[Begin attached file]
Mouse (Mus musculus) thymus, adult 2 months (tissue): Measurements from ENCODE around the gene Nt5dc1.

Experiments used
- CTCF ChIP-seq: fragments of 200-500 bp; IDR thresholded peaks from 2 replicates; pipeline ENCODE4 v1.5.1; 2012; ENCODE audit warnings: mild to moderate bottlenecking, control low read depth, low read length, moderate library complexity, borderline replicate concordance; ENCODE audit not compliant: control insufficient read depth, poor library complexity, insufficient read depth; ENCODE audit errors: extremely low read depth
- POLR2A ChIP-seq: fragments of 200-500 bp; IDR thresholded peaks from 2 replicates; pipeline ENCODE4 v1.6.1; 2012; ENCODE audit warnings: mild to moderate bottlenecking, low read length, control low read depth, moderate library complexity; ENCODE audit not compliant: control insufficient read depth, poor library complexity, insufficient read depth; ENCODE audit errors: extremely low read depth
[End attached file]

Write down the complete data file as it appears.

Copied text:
Mouse (Mus musculus) thymus, adult 2 months (tissue): Measurements from ENCODE around the gene Nt5dc1.

Experiments used
- CTCF ChIP-seq: fragments of 200-500 bp; IDR thresholded peaks from 2 replicates; pipeline ENCODE4 v1.5.1; 2012; ENCODE audit warnings: mild to moderate bottlenecking, control low read depth, low read length, moderate library complexity, borderline replicate concordance; ENCODE audit not compliant: control insufficient read depth, poor library complexity, insufficient read depth; ENCODE audit errors: extremely low read depth
- POLR2A ChIP-seq: fragments of 200-500 bp; IDR thresholded peaks from 2 replicates; pipeline ENCODE4 v1.6.1; 2012; ENCODE audit warnings: mild to moderate bottlenecking, low read length, control low read depth, moderate library complexity; ENCODE audit not compliant: control insufficient read depth, poor library complexity, insufficient read depth; ENCODE audit errors: extremely low read depth